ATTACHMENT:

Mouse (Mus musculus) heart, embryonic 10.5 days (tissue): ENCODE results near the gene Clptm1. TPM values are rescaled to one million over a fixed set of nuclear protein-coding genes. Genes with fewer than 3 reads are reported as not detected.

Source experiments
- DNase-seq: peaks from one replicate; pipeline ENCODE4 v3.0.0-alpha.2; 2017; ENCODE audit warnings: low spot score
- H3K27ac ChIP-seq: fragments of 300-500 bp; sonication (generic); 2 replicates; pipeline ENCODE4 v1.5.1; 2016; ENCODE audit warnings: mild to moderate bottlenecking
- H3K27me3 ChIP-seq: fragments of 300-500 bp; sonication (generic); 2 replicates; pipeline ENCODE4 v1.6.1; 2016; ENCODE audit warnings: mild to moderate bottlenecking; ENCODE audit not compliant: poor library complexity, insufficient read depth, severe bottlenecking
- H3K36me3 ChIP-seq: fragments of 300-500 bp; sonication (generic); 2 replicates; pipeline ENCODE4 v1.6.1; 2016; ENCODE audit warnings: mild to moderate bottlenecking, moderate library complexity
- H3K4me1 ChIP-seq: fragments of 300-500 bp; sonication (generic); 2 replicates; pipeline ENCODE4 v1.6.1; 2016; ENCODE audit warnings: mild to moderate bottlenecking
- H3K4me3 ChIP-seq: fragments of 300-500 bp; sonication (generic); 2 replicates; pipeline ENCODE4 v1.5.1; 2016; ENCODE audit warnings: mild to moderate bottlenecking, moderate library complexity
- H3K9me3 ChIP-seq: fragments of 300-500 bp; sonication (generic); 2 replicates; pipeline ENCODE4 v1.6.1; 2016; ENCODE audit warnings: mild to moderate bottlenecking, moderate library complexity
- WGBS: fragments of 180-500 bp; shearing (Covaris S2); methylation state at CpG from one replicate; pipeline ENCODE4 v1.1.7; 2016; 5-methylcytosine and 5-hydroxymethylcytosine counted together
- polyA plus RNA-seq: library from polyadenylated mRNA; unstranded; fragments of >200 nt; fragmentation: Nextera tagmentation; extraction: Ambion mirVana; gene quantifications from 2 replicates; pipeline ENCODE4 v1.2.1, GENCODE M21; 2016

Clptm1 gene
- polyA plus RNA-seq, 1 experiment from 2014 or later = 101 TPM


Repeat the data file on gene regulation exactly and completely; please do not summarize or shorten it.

Mouse (Mus musculus) heart, embryonic 10.5 days (tissue): ENCODE results near the gene Clptm1. TPM values are rescaled to one million over a fixed set of nuclear protein-coding genes. Genes with fewer than 3 reads are reported as not detected.

Source experiments
- DNase-seq: peaks from one replicate; pipeline ENCODE4 v3.0.0-alpha.2; 2017; ENCODE audit warnings: low spot score
- H3K27ac ChIP-seq: fragments of 300-500 bp; sonication (generic); 2 replicates; pipeline ENCODE4 v1.5.1; 2016; ENCODE audit warnings: mild to moderate bottlenecking
- H3K27me3 ChIP-seq: fragments of 300-500 bp; sonication (generic); 2 replicates; pipeline ENCODE4 v1.6.1; 2016; ENCODE audit warnings: mild to moderate bottlenecking; ENCODE audit not compliant: poor library complexity, insufficient read depth, severe bottlenecking
- H3K36me3 ChIP-seq: fragments of 300-500 bp; sonication (generic); 2 replicates; pipeline ENCODE4 v1.6.1; 2016; ENCODE audit warnings: mild to moderate bottlenecking, moderate library complexity
- H3K4me1 ChIP-seq: fragments of 300-500 bp; sonication (generic); 2 replicates; pipeline ENCODE4 v1.6.1; 2016; ENCODE audit warnings: mild to moderate bottlenecking
- H3K4me3 ChIP-seq: fragments of 300-500 bp; sonication (generic); 2 replicates; pipeline ENCODE4 v1.5.1; 2016; ENCODE audit warnings: mild to moderate bottlenecking, moderate library complexity
- H3K9me3 ChIP-seq: fragments of 300-500 bp; sonication (generic); 2 replicates; pipeline ENCODE4 v1.6.1; 2016; ENCODE audit warnings: mild to moderate bottlenecking, moderate library complexity
- WGBS: fragments of 180-500 bp; shearing (Covaris S2); methylation state at CpG from one replicate; pipeline ENCODE4 v1.1.7; 2016; 5-methylcytosine and 5-hydroxymethylcytosine counted together
- polyA plus RNA-seq: library from polyadenylated mRNA; unstranded; fragments of >200 nt; fragmentation: Nextera tagmentation; extraction: Ambion mirVana; gene quantifications from 2 replicates; pipeline ENCODE4 v1.2.1, GENCODE M21; 2016

Clptm1 gene
- polyA plus RNA-seq, 1 experiment from 2014 or later = 101 TPM